Mr. President, I wish to thank all my colleagues, particularly those who supported this motion to invoke cloture. Everyone brought to this floor very vigorous arguments and very clear positions.
I think what has been confirmed today is not just moving forward on the confirmation of one judge but reaffirming a practice in the Senate that if the home State Senators submit a District Court nominee who is then put forth by the President, and if that person--that man or woman--receives the appropriate evaluation by the bar association, the appropriate vetting by the FBI, the appropriate scrutiny of the committee, and then the vote of the committee is to bring that District Court nominee to the floor, that we will move to an up-or-down vote on the merits of the individual District Court nominee.
There were extraordinary individuals engaged in this discussion, and they may view--in fact, I think they do view--the merits quite differently than I. But what they had firmly in mind was not just this moment but the Senate as an institution going forward. I particularly wish to commend Senator Alexander, Senator Graham, Senator Collins, Senator Brown of Massachusetts, Senator Murkowski, Senator McCain, Senator Snowe, Senator Thune, Senator Saxby Chambliss, Senator Johnny Isakson, and Senator Kirk, as well as all my other colleagues who joined.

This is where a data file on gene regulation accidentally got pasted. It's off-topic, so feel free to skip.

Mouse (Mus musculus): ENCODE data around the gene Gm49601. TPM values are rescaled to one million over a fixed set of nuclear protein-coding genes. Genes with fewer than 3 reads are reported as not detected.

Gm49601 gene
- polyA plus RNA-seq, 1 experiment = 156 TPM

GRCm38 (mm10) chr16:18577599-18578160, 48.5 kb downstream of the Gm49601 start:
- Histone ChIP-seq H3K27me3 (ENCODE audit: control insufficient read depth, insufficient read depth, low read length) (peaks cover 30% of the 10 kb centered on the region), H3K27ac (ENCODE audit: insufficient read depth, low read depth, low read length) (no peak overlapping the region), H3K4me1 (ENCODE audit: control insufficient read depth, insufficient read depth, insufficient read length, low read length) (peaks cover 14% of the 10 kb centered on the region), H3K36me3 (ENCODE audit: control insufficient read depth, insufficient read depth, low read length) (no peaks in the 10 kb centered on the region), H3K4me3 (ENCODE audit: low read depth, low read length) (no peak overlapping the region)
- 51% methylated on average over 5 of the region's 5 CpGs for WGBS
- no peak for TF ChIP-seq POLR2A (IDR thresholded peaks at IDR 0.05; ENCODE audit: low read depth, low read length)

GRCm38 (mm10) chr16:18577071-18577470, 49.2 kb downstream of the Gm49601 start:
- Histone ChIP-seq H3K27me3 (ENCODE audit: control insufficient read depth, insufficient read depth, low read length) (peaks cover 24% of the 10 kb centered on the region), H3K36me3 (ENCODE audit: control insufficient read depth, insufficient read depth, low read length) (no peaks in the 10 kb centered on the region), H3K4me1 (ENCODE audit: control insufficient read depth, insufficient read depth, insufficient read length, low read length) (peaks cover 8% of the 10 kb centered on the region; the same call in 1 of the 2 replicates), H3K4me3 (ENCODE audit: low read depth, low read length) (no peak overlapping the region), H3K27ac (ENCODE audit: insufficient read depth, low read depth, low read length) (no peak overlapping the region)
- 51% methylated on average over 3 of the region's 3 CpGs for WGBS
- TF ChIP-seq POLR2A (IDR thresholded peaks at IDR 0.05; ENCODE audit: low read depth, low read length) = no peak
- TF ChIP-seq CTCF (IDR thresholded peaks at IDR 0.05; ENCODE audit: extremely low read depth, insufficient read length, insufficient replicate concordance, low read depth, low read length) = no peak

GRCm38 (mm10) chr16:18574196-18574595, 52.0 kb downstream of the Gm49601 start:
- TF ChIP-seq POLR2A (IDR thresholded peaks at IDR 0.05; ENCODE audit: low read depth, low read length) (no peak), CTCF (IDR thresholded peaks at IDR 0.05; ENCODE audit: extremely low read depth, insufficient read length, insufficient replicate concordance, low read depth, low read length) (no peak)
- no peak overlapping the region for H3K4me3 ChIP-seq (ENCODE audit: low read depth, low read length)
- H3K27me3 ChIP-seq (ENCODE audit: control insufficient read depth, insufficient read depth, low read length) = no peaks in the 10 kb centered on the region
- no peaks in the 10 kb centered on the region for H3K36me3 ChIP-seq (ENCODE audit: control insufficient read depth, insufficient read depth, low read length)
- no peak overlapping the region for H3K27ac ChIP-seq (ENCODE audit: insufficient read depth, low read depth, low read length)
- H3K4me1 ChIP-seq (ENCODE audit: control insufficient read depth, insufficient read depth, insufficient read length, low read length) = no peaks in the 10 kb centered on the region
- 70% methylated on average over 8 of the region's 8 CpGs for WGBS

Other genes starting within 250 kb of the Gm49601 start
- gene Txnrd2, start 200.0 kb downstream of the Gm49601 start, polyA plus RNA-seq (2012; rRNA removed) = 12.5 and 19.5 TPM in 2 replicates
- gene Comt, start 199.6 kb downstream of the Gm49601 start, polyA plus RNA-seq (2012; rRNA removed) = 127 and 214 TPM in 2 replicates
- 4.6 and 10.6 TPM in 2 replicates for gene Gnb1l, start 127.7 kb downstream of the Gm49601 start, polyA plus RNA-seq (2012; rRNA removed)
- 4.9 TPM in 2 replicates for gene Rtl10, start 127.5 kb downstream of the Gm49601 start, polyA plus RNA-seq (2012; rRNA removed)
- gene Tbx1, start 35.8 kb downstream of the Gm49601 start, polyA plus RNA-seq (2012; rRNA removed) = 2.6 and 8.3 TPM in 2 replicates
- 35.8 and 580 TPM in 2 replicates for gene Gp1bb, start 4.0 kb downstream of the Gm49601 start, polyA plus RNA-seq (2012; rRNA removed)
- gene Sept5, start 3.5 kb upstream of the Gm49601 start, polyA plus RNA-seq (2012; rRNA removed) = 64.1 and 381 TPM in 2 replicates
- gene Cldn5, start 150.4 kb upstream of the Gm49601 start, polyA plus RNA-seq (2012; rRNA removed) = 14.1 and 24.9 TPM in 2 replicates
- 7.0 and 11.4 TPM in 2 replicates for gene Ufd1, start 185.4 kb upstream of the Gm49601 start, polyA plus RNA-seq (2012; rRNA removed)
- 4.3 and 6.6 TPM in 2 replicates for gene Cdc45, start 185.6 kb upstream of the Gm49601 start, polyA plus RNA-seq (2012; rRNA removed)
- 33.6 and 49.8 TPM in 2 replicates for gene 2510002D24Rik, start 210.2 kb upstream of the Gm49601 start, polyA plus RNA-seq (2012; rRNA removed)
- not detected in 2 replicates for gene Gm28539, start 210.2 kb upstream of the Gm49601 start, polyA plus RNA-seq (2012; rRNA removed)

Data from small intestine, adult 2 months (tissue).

This vote, I think, to many of my colleagues, was less about an individual and more about whether the Senate would conduct its business in a time-honored tradition with respect to District Court nominees; whether the viewpoints not just of individual Senators from a particular State but the community of that State--the business leaders, the civic leaders, the members of the bar--whether their views and their evaluation would be weighed successfully.
I thank everyone for the opportunity to move forward on this nomination. Again, I appreciate and respect the principled debate and thoughtful debate of those who took a different position. But I think today is not just a case of an individual nomination; I hope it sets the standard going forward--again, a standard that we as Democrats must respect. If a person is nominated to be a District Court judge, if that person passes through the close scrutiny of the bar association, of the FBI, of the Judiciary Committee, and comes to the floor, that District Court nominee deserves an up-or-down vote. That is something we all have to expect. It cannot be a device of convenience for the moment; it has to be a practice of this institution. I think today we went a long way to institutionalize that.